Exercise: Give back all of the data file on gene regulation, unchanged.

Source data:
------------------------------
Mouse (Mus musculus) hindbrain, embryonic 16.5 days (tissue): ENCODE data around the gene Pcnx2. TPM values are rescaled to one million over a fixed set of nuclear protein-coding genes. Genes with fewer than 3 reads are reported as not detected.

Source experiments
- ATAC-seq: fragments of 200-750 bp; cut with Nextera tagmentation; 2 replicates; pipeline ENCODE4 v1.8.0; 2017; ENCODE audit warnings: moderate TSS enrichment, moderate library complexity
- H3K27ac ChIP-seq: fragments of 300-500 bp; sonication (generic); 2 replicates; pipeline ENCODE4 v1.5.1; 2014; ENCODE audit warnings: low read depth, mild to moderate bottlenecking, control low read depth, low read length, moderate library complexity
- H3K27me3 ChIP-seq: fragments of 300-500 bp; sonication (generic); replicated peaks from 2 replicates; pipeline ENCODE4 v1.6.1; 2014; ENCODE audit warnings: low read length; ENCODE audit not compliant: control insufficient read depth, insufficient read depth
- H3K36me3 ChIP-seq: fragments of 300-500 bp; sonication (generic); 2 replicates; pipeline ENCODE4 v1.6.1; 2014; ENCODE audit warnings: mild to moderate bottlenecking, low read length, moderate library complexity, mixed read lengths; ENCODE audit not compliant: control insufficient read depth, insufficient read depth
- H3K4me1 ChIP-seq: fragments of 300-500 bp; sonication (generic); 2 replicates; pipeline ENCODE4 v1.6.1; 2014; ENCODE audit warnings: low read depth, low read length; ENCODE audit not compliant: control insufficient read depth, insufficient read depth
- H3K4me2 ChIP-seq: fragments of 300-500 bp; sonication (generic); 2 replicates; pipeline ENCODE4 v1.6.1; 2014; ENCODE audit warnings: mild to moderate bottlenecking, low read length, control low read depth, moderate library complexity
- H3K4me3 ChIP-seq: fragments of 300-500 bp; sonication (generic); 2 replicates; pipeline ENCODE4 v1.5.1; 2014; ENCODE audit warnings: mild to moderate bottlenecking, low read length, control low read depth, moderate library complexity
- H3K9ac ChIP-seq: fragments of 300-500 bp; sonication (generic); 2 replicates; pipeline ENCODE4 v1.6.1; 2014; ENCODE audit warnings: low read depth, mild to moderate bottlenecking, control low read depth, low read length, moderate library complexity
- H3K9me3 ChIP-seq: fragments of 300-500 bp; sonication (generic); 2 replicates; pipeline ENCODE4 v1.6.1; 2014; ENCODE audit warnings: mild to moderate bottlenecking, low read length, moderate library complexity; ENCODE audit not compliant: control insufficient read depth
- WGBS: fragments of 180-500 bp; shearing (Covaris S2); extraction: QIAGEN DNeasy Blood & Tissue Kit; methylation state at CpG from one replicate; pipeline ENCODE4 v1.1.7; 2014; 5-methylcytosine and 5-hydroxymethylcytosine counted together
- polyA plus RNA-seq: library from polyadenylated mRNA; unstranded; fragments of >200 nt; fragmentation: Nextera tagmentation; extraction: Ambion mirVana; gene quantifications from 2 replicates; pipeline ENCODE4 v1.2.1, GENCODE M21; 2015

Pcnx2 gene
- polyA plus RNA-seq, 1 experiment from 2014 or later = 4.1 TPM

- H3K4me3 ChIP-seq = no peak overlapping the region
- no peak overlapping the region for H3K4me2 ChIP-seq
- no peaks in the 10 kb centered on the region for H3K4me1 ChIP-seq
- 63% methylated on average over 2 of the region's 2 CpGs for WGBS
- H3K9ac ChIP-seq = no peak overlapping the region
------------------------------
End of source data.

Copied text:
Mouse (Mus musculus) hindbrain, embryonic 16.5 days (tissue): ENCODE data around the gene Pcnx2. TPM values are rescaled to one million over a fixed set of nuclear protein-coding genes. Genes with fewer than 3 reads are reported as not detected.

Source experiments
- ATAC-seq: fragments of 200-750 bp; cut with Nextera tagmentation; 2 replicates; pipeline ENCODE4 v1.8.0; 2017; ENCODE audit warnings: moderate TSS enrichment, moderate library complexity
- H3K27ac ChIP-seq: fragments of 300-500 bp; sonication (generic); 2 replicates; pipeline ENCODE4 v1.5.1; 2014; ENCODE audit warnings: low read depth, mild to moderate bottlenecking, control low read depth, low read length, moderate library complexity
- H3K27me3 ChIP-seq: fragments of 300-500 bp; sonication (generic); replicated peaks from 2 replicates; pipeline ENCODE4 v1.6.1; 2014; ENCODE audit warnings: low read length; ENCODE audit not compliant: control insufficient read depth, insufficient read depth
- H3K36me3 ChIP-seq: fragments of 300-500 bp; sonication (generic); 2 replicates; pipeline ENCODE4 v1.6.1; 2014; ENCODE audit warnings: mild to moderate bottlenecking, low read length, moderate library complexity, mixed read lengths; ENCODE audit not compliant: control insufficient read depth, insufficient read depth
- H3K4me1 ChIP-seq: fragments of 300-500 bp; sonication (generic); 2 replicates; pipeline ENCODE4 v1.6.1; 2014; ENCODE audit warnings: low read depth, low read length; ENCODE audit not compliant: control insufficient read depth, insufficient read depth
- H3K4me2 ChIP-seq: fragments of 300-500 bp; sonication (generic); 2 replicates; pipeline ENCODE4 v1.6.1; 2014; ENCODE audit warnings: mild to moderate bottlenecking, low read length, control low read depth, moderate library complexity
- H3K4me3 ChIP-seq: fragments of 300-500 bp; sonication (generic); 2 replicates; pipeline ENCODE4 v1.5.1; 2014; ENCODE audit warnings: mild to moderate bottlenecking, low read length, control low read depth, moderate library complexity
- H3K9ac ChIP-seq: fragments of 300-500 bp; sonication (generic); 2 replicates; pipeline ENCODE4 v1.6.1; 2014; ENCODE audit warnings: low read depth, mild to moderate bottlenecking, control low read depth, low read length, moderate library complexity
- H3K9me3 ChIP-seq: fragments of 300-500 bp; sonication (generic); 2 replicates; pipeline ENCODE4 v1.6.1; 2014; ENCODE audit warnings: mild to moderate bottlenecking, low read length, moderate library complexity; ENCODE audit not compliant: control insufficient read depth
- WGBS: fragments of 180-500 bp; shearing (Covaris S2); extraction: QIAGEN DNeasy Blood & Tissue Kit; methylation state at CpG from one replicate; pipeline ENCODE4 v1.1.7; 2014; 5-methylcytosine and 5-hydroxymethylcytosine counted together
- polyA plus RNA-seq: library from polyadenylated mRNA; unstranded; fragments of >200 nt; fragmentation: Nextera tagmentation; extraction: Ambion mirVana; gene quantifications from 2 replicates; pipeline ENCODE4 v1.2.1, GENCODE M21; 2015

Pcnx2 gene
- polyA plus RNA-seq, 1 experiment from 2014 or later = 4.1 TPM

- H3K4me3 ChIP-seq = no peak overlapping the region
- no peak overlapping the region for H3K4me2 ChIP-seq
- no peaks in the 10 kb centered on the region for H3K4me1 ChIP-seq
- 63% methylated on average over 2 of the region's 2 CpGs for WGBS
- H3K9ac ChIP-seq = no peak overlapping the region